OPNFVs first Plugfest was held at CableLabs facility in Louisville, CO. This event, which focused on deployment and integration of OPNFV as well as Virtual Network Function (VNF) applications, was open to both OPNFV members and non-members.
A key goal of the Plugfest was to fortify OPNFV’s already unique testing projects and infrastructure (functional and performance) across new use cases from OPNFV members and other interested parties. Forty one participants from nineteen organizations–including three non-members–from around the world attended. They brought their key NFV use cases and the technologies needed to bring them to fruition. Many commented that the in-person collaboration was a major benefit.
OPNFV began eighteen months ago as an effort to ensure that open source projects such as OpenStack, OpenDaylight and others can be integrated into a carrier-grade environment that fully supports the performance and availability requirements of service provider networks.
Accordingly, OPNFV, along with CableLabs and Kyrio, hosted the plugfest to help establish testing criteria and find testing solutions to ensure NFV interoperability.
Mitchell Ashley, President and General Manager of Kyrio said, Kyrio was founded by CableLabs to bring innovations and expertise to the market. Our experienced engineers are thought leaders in NFV. We congratulate OPNFV on its inaugural plugfest! It supports our mission to guide the community in virtualizing network services.
The Plugfest used the test functionality first methodology and then measured results accordingly. The Functest (function testing) and Yardstick (system measurement) projects were heavily represented, along with the the Storperf (storage performance) and CPerf (controller performance) projects. In particular, the Cperf project is doing extensive SDN controller integration on various installers.
Additionally, all of the installer groups (Apex, JOID, Fuel and Compass) were represented and members extensively used these installers on different platforms (including on-site community labs that were generously provided by Huawei and Intel).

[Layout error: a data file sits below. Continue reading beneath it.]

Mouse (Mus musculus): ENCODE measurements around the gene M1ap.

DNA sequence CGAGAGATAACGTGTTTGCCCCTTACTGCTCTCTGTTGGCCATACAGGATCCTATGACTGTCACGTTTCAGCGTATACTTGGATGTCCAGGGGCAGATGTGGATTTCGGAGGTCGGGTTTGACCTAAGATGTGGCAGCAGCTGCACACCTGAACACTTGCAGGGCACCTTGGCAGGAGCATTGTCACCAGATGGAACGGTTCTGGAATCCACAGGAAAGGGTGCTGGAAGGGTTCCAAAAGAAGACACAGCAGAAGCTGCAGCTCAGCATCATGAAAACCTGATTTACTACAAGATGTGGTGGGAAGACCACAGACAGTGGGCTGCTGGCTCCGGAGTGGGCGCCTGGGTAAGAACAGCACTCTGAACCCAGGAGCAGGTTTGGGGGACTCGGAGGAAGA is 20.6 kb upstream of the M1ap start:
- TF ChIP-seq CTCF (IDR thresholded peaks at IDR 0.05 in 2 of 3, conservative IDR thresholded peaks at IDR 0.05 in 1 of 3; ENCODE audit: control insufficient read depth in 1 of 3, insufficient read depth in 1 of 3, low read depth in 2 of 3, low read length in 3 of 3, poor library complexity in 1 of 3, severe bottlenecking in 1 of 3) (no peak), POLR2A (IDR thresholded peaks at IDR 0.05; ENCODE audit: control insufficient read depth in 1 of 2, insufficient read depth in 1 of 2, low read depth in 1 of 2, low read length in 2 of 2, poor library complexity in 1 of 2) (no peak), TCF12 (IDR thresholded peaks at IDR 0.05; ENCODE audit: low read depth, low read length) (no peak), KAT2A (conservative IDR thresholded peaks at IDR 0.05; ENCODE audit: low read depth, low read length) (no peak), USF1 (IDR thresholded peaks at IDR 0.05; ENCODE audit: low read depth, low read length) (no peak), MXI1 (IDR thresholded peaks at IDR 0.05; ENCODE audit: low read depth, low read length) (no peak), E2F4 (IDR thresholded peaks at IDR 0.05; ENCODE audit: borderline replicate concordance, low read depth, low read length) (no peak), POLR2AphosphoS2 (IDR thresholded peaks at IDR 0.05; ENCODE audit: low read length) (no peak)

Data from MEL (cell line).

The Plugfest focused on the installation of NFVI and of VNFs (such as vIMS and vEPC) on multiple hardware platforms using multiple installers. In many instances, these combinations were attempted for the first time, and with OPNFVs testing infrastructure in place, new VNF were benchmarked much more quickly than would otherwise be possible.
In addition to all the real-time interop testing of NFV infrastructure and applications, the Plugfest included several well-attended and valuable breakout sessions on OpenDaylight, the Functest and Yardstick testing projects, and a session on the entire OPNFV testing ecosystem. Many of the lessons from these sessions were immediately applied in the lab. All lessons from the entire Plugfest will be fed back into OPNFV Certification & Compliance Committee efforts.
As we look to the future, we hope to expand future Plugfests to multiple geographic locations. This will allow OPNFV to test our multisite applications. We will also concentrate on new use cases made possible by the Colorado release. As with this Plugfest, OPNFV will continue to reach out to other communities to get a broader spectrum of users involved in NFV application development.